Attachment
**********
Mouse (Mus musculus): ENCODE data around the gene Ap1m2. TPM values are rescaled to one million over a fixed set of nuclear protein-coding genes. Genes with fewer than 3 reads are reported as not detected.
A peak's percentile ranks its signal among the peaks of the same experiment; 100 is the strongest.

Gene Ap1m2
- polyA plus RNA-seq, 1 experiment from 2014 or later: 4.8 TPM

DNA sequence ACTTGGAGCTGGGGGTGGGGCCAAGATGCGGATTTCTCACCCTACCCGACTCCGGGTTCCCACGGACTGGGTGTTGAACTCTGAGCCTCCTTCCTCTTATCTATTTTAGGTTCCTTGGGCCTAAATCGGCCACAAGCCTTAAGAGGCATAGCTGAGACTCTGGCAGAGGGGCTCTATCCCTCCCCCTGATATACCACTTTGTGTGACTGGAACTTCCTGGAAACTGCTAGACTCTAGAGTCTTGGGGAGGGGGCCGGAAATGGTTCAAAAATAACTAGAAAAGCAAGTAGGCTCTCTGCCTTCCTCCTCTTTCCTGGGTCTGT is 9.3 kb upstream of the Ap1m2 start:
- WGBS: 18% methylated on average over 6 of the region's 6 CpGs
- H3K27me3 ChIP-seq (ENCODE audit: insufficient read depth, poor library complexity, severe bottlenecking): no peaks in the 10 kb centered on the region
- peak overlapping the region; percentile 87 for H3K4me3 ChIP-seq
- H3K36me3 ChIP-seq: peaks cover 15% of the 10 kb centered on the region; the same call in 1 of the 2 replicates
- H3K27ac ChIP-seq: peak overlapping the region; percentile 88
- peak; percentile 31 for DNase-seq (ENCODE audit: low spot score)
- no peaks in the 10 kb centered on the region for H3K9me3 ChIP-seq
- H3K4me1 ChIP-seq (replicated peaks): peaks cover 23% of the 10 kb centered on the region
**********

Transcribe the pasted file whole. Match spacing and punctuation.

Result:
Mouse (Mus musculus): ENCODE data around the gene Ap1m2. TPM values are rescaled to one million over a fixed set of nuclear protein-coding genes. Genes with fewer than 3 reads are reported as not detected.
A peak's percentile ranks its signal among the peaks of the same experiment; 100 is the strongest.

Gene Ap1m2
- polyA plus RNA-seq, 1 experiment from 2014 or later: 4.8 TPM

DNA sequence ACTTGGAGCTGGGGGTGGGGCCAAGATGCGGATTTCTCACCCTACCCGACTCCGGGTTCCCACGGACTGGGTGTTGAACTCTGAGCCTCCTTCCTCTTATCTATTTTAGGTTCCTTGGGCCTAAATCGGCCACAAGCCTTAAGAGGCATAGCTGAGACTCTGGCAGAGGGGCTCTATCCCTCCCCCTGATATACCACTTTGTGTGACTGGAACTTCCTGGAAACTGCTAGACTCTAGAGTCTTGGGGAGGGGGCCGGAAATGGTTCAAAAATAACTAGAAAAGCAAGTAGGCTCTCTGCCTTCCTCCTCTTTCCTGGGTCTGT is 9.3 kb upstream of the Ap1m2 start:
- WGBS: 18% methylated on average over 6 of the region's 6 CpGs
- H3K27me3 ChIP-seq (ENCODE audit: insufficient read depth, poor library complexity, severe bottlenecking): no peaks in the 10 kb centered on the region
- peak overlapping the region; percentile 87 for H3K4me3 ChIP-seq
- H3K36me3 ChIP-seq: peaks cover 15% of the 10 kb centered on the region; the same call in 1 of the 2 replicates
- H3K27ac ChIP-seq: peak overlapping the region; percentile 88
- peak; percentile 31 for DNase-seq (ENCODE audit: low spot score)
- no peaks in the 10 kb centered on the region for H3K9me3 ChIP-seq
- H3K4me1 ChIP-seq (replicated peaks): peaks cover 23% of the 10 kb centered on the region